Argo’s ensemble cast — which includes the likes of director and star Ben Affleck, John Goodman, and Bryan Cranston — is rounded out nicely by Arkin, who plays a seasoned Hollywood film producer tasked with pitching a fake movie for a clandestine CIA rescue operation in Iran in the 1970s. Arkin’s foul-mouthed performance no doubt draws from the actor’s own background as an accomplished director, producer, and author, among other talents. Speaking of talent, Argo earned Arkin his fourth and final overall Oscar nomination — for Best Supporting Actor.
In the thought-provoking sci-fi thriller Gattaca, in which gene manipulation technology creates a futuristic but oppressive society, Arkin plays the detective on Ethan Hawke’s trail. Hawke’s character has assumed the identity of a genetically superior human to realize his space travel dreams but unwittingly becomes a murder suspect in the process. Arkin once again makes for an important puzzle piece in an excellent ensemble that also includes Uma Thurman and Jude Law that any fan of science fiction owes it to themselves to check out.
3. Edward Scissorhands
Tim Burton’s fairytale Edward Scissorhands has a memorable cast of colorful characters, such as Johnny Depp’s goth-like titular creation. However, in a movie with such a fantastical premise, it is the normal characters who can sometimes stand out even more. This contrast is perfectly encapsulated by the friendship between Depp’s character and the fatherly suburban working stiff portrayed by Arkin. The straightforward kindness of Arkin’s everyman makes us wish he was a close relative with whom we can divulge our darkest secrets. It’s a somewhat basic role on paper but Arkin elevates it to being one of his most memorable performances, grounding the tale in a sense of realism that is just as important as Depp’s blade-handed main character.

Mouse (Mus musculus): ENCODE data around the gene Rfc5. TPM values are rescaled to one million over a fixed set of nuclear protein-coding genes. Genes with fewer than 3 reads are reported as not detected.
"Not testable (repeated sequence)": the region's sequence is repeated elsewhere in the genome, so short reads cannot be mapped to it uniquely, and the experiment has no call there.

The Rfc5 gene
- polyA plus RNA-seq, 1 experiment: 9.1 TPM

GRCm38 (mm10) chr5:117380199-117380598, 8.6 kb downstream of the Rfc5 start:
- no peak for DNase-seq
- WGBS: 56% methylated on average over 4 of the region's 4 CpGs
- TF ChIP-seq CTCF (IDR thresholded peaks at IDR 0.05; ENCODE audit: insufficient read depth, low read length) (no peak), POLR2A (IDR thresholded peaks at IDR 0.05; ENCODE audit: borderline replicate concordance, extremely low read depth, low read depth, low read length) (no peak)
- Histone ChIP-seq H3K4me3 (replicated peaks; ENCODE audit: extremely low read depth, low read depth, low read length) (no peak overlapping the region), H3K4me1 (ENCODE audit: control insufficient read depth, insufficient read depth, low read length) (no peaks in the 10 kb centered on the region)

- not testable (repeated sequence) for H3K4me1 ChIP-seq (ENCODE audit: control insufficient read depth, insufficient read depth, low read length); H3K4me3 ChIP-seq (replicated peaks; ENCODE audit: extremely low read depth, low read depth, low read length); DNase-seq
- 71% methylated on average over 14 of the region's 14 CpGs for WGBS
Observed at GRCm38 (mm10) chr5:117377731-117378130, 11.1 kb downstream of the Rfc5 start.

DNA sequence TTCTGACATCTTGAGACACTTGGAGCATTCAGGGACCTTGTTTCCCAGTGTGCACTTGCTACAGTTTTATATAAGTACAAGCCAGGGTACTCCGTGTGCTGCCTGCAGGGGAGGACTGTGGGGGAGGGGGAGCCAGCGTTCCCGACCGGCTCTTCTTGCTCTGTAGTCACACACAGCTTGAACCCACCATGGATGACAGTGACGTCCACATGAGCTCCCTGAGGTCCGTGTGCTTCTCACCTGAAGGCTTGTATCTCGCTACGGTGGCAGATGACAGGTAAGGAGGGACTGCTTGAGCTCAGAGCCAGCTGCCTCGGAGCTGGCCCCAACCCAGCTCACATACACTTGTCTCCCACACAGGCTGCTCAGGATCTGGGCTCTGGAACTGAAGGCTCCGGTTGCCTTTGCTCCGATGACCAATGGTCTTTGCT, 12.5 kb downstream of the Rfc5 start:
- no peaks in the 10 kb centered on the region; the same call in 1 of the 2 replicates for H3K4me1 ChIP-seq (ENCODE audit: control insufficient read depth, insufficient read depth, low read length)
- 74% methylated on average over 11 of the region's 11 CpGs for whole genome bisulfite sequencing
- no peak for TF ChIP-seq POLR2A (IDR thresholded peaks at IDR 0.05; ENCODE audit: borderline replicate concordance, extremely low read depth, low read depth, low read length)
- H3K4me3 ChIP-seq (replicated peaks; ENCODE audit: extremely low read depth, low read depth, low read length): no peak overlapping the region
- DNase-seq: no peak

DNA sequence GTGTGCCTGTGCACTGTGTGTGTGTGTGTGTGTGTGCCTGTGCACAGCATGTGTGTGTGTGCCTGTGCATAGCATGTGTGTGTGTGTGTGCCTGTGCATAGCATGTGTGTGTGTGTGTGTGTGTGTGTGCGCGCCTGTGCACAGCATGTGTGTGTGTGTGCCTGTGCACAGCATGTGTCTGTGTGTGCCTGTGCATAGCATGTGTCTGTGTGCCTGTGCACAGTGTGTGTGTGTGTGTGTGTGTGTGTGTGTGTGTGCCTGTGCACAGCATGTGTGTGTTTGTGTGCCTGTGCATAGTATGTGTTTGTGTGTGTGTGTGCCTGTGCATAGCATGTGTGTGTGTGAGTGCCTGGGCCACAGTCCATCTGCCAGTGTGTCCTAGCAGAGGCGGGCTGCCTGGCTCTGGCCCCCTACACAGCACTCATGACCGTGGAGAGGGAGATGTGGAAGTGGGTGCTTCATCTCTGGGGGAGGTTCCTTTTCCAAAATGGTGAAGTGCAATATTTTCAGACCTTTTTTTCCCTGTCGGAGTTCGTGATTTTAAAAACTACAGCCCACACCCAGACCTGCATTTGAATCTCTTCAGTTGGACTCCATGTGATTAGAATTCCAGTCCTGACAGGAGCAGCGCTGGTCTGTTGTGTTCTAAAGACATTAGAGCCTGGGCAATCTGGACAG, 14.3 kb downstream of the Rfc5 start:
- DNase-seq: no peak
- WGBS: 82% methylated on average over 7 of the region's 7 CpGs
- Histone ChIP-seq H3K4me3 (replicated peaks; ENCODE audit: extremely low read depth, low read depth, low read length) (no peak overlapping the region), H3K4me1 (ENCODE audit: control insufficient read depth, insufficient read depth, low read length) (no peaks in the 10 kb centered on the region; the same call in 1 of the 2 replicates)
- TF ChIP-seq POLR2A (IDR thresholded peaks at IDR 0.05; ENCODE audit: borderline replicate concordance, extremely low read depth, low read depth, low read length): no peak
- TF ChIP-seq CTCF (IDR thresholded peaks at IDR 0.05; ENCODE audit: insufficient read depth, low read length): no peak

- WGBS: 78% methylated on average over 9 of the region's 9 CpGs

2. Glengarry Glen Ross
Arkin brings his Broadway best to the cinematic adaption of Glengarry Glen Ross, a play about the toxic pressure that salespeople face at a big city real estate firm. The dialogue-heavy and profanity-infused script serves as something of a deconstruction of male machismo and delivers some memorable pieces of dialogue along those lines from the likes of Alec Baldwin, Al Pacino, and Jack Lemmon, with the latter portraying the most desperate salesman of the bunch. Even though those previously mentioned actors often get recognized for their iconic lines in the movie, Arkin’s typically understated performance once again grounds the audience with a relatable everyman, proving that his role in the film typifies the expression “there are no small parts, only small actors.” Arkin was certainly a larger-than-life figure in this regard, as this film so beautifully illustrates.
1. Little Miss Sunshine
The runaway hit dramedy Little Miss Sunshine would be lacking its very soul without the seminal performance of Arkin’s gutter-mouthed grandfather character who united a family plagued with various personal failings. That is quite the compliment for a film that represented a major touchstone for its impressive cast, including breakout performances from Steve Carrell, Paul Dano, Toni Collette, Greg Kinnear, and its titular star Abigail Breslin. The road trip movie centering on one little girl’s dream of performing in a cringingly overly-sexualized beauty pageant would probably not come together as well as it did if it weren’t for Arkin’s part as an unorthodox role model who preaches the virtues of the elderly doing heroin and getting laid to his grandchildren. The sole movie which finally brought Arkin his long-eluded Oscar for Best Supporting Actor, we could not imagine any other movie to top our list other than Little Miss Sunshine, which so perfectly marries Arkin’s penchant for both comedy and drama.